So in asking myself a similar question to “What do I really believe?” in that moment, I decided that what I really knew were the things I’d experienced personally. Again, felt like I’d had a number of spiritual experiences, but many theological claims, I’d not experienced: the afterlife, seeing God, or claims of people making such claims. This isn’t to say that I decided to disbelieve in God or the afterlife, only that I wasn’t so sure about absolute metaphysical nature, and I was okay with that.

So in my “rebuilding” (again this happened pretty quickly) I decided being okay to embrace my own spiritual experiences as my building blocks. These were important to me but somewhat amorphous: feeling directed by God throughout my life, but without a clear overarching theology. But trusting that God directed toward a generally “goodness.” Again, I can’t make any metaphysical claims about God and don’t care to. I haven’t seen the afterlife, I hope it’s there and works in a good and just way, but I don’t care to make absolute definitive claims about it. Etc.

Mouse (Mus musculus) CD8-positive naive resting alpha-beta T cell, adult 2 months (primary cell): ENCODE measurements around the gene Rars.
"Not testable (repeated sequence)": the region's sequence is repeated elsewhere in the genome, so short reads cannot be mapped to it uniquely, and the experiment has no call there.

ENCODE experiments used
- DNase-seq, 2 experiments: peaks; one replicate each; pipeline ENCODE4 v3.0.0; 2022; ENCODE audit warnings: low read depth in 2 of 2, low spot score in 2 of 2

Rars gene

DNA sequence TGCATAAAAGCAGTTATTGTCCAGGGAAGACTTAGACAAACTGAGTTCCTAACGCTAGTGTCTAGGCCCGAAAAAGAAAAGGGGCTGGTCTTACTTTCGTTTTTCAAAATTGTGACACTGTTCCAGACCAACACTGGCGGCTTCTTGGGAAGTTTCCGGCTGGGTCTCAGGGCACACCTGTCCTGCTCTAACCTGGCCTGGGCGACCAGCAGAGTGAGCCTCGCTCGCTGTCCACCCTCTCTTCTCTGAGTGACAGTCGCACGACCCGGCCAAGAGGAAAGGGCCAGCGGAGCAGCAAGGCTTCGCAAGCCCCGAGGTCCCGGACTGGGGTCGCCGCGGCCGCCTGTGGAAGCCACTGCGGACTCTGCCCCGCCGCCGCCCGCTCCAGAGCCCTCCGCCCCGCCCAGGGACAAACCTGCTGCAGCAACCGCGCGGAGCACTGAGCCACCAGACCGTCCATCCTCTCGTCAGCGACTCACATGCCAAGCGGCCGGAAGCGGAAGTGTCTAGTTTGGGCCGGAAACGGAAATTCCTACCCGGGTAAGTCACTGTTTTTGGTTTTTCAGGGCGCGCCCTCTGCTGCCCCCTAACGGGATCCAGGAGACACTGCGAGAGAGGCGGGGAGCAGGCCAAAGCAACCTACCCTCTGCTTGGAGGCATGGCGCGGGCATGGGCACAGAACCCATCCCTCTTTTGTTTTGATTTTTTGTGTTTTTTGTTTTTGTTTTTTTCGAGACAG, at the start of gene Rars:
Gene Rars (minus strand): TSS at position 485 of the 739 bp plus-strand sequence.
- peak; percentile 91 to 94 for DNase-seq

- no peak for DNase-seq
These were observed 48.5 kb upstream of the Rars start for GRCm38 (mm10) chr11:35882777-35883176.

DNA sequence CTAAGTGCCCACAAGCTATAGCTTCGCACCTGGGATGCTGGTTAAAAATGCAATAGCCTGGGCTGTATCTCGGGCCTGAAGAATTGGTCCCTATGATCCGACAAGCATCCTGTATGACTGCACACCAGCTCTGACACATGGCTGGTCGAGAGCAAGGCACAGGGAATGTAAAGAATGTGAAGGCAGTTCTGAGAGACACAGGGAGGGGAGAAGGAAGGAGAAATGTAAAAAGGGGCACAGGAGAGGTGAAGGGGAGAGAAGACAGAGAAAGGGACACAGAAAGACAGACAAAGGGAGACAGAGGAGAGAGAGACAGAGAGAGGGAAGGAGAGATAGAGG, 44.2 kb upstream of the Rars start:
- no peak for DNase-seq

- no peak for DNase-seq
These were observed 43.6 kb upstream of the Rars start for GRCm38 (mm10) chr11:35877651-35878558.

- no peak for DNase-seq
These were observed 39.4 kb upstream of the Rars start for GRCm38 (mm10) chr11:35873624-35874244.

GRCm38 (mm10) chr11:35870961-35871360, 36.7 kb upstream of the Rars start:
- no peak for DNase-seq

I do want to do God’s work and I’ve felt directed to continue to patriciate in the church. At God’s prompting and my own investigation and experience, I feel that the church does do important, good work for the world and its participants. So I work to “lift where I stand” as what I see as an important social and religious good.

At times, I’d would refer to myself as an “agnostic theist,” which I defined as believing in God but not really knowing what the whole plan was. In time, I think I’ve moved away from that “label” as I’ve come to the feeling that while there’s an abundance that I don’t know, I do feel like I do have SOME knowledge. Again, I feel spiritually directed in ways I’ve embraced that give me a sense of purpose and enlightenment, and also feel that human study grants some knowledge as well.

But I don’t feel the need or ability to explain ultimate issue of “what it all means” (though am curious about such things and hypotheses are certainly fine), the problem of evil, God’s metaphysical nature, etc. A whole lot I simply do not know and don’t take other humans’ claims on such topics as absolute.

I’m not sure what the term for my beliefs would be, but I’m happy to embrace my theism and the direction it gives me within the realm of human scholarship and knowledge as well. Such a view has many key principles, but few absolutes about theological claims. And that works for me.